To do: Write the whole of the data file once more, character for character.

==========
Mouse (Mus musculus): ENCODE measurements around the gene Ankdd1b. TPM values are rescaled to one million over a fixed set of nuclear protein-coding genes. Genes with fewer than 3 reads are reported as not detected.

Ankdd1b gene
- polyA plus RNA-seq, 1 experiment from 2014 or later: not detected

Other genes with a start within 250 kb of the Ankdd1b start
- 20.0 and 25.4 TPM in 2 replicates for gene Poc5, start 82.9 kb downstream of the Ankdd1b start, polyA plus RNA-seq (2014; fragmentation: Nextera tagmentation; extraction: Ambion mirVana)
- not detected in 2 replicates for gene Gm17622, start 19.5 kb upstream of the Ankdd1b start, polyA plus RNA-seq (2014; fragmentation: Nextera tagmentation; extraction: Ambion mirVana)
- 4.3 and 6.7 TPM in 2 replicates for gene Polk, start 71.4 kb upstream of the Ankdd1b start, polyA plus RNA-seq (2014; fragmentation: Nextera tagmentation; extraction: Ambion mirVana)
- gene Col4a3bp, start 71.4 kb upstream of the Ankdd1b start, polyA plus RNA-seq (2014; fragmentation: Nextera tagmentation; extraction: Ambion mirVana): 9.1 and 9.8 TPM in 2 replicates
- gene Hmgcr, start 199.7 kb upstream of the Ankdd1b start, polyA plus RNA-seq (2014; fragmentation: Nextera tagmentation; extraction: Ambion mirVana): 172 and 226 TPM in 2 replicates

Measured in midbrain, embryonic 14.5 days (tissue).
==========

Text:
Mouse (Mus musculus): ENCODE measurements around the gene Ankdd1b. TPM values are rescaled to one million over a fixed set of nuclear protein-coding genes. Genes with fewer than 3 reads are reported as not detected.

Ankdd1b gene
- polyA plus RNA-seq, 1 experiment from 2014 or later: not detected

Other genes with a start within 250 kb of the Ankdd1b start
- 20.0 and 25.4 TPM in 2 replicates for gene Poc5, start 82.9 kb downstream of the Ankdd1b start, polyA plus RNA-seq (2014; fragmentation: Nextera tagmentation; extraction: Ambion mirVana)
- not detected in 2 replicates for gene Gm17622, start 19.5 kb upstream of the Ankdd1b start, polyA plus RNA-seq (2014; fragmentation: Nextera tagmentation; extraction: Ambion mirVana)
- 4.3 and 6.7 TPM in 2 replicates for gene Polk, start 71.4 kb upstream of the Ankdd1b start, polyA plus RNA-seq (2014; fragmentation: Nextera tagmentation; extraction: Ambion mirVana)
- gene Col4a3bp, start 71.4 kb upstream of the Ankdd1b start, polyA plus RNA-seq (2014; fragmentation: Nextera tagmentation; extraction: Ambion mirVana): 9.1 and 9.8 TPM in 2 replicates
- gene Hmgcr, start 199.7 kb upstream of the Ankdd1b start, polyA plus RNA-seq (2014; fragmentation: Nextera tagmentation; extraction: Ambion mirVana): 172 and 226 TPM in 2 replicates

Measured in midbrain, embryonic 14.5 days (tissue).